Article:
Guyana a “must see” on National Geographic Traveler’s “cool list”

News Tourism
Guyana has been accorded yet another feature in National Geographic Traveler’s ‘The Cool List’, this time earning a spot in the 2019 iteration of the all-encompassing global list and distinguishing itself as the only Caribbean country and the only South American nation to be featured as one of 19 “must see” destinations of 2019.
The accolade also comes at a time when Guyana is asserting itself as a leading tourism destination in the Caribbean, coming in as the top performer in the first quarter of 2018, the Caribbean Tourism Organisation (CTO) said.
The ‘Cool List’ focuses on “Everything from futuristic cityscapes and modernist architecture to pristine rainforest and rehabilitated wildlife”.
“New flights are opening up this undiscovered gem…Guyana’s main prize is Kaieteur Falls. The largest single-drop waterfall in the world is a beauty, cutting its way through the jungle as the Potaro River falls 741ft before continuing towards the Atlantic,” the article said. Over the years, Guyana has cemented its position as a tourism destination, and has gained international recognition as ‘National Geographic Traveler 2014’s must-see places on planet earth. Guyana earned a coveted spot on this exclusive, very short list for the very first time in 2014 and BBC Travel’s ‘Five destinations you should know more about’, among many others. The recent National Geographic Traveler accolade is further proof of the destination’s vibrancy and its lure with its offerings of raw authentic adventure, stunning scenery, and rich culture unique to Guyana.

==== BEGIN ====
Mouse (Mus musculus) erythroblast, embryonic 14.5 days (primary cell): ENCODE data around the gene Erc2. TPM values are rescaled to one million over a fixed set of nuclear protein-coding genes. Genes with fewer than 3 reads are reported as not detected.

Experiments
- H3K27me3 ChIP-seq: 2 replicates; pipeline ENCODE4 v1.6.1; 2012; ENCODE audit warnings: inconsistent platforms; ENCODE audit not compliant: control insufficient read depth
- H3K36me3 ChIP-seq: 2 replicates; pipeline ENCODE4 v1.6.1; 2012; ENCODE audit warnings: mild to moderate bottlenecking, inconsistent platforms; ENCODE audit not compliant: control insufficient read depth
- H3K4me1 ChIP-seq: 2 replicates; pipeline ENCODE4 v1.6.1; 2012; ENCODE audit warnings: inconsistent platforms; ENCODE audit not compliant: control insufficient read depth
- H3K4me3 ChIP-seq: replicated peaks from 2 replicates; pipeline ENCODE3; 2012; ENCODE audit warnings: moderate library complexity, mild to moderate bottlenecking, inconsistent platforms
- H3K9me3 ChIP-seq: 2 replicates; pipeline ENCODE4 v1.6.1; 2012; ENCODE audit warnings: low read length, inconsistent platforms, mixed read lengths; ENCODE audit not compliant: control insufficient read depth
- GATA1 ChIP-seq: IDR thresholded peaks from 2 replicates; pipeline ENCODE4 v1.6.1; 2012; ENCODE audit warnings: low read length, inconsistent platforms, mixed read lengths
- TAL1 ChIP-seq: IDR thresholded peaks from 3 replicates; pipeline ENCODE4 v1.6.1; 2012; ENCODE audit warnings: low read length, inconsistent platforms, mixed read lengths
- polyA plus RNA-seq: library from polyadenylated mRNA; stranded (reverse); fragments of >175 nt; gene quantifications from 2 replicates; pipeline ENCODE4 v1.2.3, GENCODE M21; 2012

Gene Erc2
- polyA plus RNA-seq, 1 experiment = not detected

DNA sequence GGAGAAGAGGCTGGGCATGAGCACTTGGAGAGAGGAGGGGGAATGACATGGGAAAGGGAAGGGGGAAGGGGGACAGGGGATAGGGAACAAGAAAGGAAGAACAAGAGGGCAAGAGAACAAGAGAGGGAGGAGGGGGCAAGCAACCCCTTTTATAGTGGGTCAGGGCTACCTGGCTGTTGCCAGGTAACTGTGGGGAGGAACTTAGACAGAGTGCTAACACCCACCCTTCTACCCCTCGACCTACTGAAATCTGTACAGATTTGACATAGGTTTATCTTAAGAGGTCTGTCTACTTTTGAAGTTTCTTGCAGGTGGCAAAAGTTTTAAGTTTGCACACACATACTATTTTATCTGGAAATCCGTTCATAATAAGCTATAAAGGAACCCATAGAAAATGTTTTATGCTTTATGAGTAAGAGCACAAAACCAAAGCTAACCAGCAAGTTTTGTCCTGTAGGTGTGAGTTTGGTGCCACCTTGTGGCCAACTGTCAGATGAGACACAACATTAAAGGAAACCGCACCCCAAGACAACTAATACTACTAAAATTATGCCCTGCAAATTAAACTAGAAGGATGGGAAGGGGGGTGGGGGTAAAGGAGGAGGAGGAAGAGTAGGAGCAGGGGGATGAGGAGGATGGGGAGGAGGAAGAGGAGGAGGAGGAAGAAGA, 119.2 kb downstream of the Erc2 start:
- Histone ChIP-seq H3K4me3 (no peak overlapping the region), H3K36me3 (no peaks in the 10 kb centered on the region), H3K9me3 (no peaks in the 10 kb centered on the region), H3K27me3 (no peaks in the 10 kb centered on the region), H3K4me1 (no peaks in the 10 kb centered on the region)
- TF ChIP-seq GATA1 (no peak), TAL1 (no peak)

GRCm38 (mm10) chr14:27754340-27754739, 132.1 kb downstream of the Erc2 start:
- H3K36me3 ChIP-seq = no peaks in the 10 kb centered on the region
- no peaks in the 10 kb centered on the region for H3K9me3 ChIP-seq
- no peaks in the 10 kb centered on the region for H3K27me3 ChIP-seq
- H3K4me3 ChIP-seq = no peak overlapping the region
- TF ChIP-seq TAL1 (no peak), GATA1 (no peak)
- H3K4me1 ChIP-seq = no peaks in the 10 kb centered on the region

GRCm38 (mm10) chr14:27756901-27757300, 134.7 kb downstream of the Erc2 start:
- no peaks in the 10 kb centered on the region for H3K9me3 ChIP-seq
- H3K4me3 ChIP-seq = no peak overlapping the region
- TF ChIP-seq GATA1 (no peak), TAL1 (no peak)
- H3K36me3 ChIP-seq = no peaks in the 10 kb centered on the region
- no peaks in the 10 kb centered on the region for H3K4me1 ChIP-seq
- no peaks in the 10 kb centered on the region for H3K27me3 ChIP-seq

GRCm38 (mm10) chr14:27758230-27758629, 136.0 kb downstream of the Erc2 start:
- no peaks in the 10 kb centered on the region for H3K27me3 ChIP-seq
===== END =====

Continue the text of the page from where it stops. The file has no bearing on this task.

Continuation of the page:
The destination features an irresistible combination of natural beauty; pristine Amazonian rainforests; immense waterfalls; amazing wildlife, blended with a vibrant indigenous culture, rich heritage; and the most hospitable and friendly people in the world.
At the onset of the new year, Guyana was also featured in The Sunday Times Newspaper (UK) in an article titled ‘The Guianas’ and in an article on how to visit Kaieteur National Park in Travel + Leisure. Earlier in December too, the country’s famous St. George’s Cathedral was highlighted in Atlas Obscura. “St. George’s Cathedral isn’t all that lofty as churches go, but at 143-feet-tall and made entirely from wood — apart from its foundations — it ranks amongst the tallest wooden churches in the world,” they wrote. Founded in 2009, Atlas Obscura catalogs unusual and obscure travel destinations, and relies heavily on user generated content.
Added to this, the Evening Standard (UK) featured Guyana in an article titled ‘25 of the world’s most magical jungle adventures’ late last year.
All of the media recognition in Destination Guyana has reportedly been generating an increase in market demand and this upsurge has been noted by the CTO. “The top-performing destinations during this period were Guyana at 18.3 percent, Belize at 17.1 percent, the Cayman Islands at 15.9 percent, Grenada at 10.7 percent and the Bahamas at 10.2 percent,” CTO Chairman, Dominic Fedee, declared.

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